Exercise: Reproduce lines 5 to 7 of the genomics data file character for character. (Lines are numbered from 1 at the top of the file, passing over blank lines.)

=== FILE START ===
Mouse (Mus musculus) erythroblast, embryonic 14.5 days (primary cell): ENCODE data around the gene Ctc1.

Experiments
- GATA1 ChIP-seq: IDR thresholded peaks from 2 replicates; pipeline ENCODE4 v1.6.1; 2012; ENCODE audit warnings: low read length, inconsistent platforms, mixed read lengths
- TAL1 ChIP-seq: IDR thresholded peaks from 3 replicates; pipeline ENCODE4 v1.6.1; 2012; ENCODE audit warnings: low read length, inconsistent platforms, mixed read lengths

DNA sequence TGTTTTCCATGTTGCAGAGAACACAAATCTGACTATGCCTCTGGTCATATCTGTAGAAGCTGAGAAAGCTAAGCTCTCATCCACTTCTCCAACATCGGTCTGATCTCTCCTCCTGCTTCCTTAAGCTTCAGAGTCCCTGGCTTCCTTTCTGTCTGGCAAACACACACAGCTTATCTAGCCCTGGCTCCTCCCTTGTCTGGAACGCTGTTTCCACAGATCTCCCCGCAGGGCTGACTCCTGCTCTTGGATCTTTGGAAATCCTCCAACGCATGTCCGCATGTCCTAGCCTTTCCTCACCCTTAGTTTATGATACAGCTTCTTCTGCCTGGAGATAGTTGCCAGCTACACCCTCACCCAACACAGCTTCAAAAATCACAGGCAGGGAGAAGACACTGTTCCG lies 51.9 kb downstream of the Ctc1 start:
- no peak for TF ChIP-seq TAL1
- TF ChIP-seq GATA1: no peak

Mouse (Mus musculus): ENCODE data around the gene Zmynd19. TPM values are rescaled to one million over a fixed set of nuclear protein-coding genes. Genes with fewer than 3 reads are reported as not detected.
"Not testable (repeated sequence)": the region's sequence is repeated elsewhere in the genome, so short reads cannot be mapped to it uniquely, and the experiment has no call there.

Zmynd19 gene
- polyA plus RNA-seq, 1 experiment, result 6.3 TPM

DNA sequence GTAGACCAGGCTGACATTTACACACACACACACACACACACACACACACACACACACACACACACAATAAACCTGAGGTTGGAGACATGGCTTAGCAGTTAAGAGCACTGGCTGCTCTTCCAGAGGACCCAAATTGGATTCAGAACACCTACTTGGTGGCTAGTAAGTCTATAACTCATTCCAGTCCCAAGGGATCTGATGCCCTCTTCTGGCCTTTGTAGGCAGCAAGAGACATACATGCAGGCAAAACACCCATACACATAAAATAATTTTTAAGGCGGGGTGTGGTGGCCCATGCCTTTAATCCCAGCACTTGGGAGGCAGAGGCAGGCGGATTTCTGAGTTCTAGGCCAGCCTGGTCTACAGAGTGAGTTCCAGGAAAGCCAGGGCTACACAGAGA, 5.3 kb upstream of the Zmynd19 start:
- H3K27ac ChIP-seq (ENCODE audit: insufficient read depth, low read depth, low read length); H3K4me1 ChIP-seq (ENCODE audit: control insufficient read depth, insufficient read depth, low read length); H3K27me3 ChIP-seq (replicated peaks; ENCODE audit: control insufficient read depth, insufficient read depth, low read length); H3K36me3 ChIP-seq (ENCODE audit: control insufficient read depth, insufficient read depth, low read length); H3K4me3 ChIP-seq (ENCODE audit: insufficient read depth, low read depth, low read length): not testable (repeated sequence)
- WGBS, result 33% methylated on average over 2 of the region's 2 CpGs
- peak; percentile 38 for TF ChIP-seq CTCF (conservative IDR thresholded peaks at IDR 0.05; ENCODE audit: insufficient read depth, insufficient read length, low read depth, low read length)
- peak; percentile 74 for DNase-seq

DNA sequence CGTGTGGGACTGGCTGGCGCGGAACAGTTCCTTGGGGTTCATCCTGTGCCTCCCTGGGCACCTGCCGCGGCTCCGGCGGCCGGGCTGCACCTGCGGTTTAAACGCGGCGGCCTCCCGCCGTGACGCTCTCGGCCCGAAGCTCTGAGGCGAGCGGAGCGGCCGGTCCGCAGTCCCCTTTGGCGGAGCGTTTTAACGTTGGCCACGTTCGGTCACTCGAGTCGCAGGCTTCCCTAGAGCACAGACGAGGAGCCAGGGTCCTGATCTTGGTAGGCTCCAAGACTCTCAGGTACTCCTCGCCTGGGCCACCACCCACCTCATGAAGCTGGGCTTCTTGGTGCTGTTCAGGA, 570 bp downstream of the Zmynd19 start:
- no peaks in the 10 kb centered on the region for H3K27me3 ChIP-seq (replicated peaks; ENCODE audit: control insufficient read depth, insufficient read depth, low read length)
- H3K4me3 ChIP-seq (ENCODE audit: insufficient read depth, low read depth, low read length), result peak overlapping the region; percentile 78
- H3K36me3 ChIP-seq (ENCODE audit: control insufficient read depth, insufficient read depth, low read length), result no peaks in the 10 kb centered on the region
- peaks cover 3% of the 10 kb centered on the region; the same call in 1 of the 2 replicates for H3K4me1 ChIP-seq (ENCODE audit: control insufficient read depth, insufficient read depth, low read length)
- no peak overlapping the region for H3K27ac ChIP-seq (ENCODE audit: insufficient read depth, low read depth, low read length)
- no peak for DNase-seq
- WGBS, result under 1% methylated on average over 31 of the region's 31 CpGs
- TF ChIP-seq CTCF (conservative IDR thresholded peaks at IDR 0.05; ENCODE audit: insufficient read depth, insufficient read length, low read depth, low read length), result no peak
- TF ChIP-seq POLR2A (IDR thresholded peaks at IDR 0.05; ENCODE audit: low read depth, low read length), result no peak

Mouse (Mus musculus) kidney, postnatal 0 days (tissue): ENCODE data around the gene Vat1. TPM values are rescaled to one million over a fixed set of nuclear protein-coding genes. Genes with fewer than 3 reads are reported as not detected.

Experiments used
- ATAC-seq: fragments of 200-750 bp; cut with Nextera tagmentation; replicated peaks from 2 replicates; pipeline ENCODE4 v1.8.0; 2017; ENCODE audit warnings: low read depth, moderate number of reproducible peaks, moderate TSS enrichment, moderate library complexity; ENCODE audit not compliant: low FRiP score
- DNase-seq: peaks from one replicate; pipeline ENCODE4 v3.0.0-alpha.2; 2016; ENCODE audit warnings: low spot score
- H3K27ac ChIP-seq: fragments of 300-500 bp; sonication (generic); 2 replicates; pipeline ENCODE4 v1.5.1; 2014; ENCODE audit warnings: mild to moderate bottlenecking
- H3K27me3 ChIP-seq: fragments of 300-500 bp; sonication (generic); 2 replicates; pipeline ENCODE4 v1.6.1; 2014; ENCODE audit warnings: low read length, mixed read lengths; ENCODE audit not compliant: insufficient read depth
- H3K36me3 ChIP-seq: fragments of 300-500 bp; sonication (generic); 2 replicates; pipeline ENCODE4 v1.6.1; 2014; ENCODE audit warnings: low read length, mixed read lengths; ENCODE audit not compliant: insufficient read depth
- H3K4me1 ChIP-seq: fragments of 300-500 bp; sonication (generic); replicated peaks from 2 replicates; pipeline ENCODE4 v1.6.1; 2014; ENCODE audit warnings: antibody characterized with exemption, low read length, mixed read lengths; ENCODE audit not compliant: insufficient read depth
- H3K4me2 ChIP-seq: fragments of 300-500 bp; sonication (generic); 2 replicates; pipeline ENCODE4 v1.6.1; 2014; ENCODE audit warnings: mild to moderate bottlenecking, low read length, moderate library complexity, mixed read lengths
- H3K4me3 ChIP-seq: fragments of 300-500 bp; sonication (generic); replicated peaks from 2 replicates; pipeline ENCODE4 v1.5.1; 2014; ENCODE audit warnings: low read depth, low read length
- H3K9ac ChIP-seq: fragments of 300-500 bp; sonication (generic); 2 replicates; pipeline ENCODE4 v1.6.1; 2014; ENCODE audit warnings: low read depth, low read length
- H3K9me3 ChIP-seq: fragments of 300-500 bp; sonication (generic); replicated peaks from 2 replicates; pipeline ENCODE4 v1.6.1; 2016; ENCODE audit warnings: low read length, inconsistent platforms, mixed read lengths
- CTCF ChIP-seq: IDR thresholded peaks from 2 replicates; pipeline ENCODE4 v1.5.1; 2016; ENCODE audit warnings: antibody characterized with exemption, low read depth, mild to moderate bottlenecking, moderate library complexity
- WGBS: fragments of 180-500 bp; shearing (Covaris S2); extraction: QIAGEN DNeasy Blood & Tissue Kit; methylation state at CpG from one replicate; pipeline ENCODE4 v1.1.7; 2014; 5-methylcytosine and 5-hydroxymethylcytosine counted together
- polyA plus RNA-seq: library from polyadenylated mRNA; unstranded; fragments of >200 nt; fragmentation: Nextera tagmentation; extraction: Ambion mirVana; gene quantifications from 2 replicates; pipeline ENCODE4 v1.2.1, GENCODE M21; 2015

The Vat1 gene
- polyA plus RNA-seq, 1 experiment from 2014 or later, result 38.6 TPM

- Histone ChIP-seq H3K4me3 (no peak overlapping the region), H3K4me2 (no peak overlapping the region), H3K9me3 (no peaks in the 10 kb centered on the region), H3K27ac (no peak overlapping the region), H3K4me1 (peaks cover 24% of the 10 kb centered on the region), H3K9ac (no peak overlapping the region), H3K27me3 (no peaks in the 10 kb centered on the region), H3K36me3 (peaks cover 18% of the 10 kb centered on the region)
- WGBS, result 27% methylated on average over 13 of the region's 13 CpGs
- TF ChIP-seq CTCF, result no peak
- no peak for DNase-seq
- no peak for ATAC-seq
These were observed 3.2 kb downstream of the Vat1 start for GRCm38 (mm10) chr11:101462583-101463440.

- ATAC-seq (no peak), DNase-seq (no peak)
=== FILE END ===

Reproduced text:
DNA sequence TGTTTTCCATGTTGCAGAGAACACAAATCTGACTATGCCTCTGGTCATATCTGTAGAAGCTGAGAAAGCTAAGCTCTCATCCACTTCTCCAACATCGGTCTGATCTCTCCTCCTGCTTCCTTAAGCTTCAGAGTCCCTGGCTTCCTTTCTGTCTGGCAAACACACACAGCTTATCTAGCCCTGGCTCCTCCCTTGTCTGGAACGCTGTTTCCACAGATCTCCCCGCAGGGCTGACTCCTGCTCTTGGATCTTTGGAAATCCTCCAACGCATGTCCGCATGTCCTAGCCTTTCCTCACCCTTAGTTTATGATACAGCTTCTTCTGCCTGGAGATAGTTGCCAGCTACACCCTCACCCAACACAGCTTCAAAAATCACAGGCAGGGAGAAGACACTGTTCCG lies 51.9 kb downstream of the Ctc1 start:
- no peak for TF ChIP-seq TAL1
- TF ChIP-seq GATA1: no peak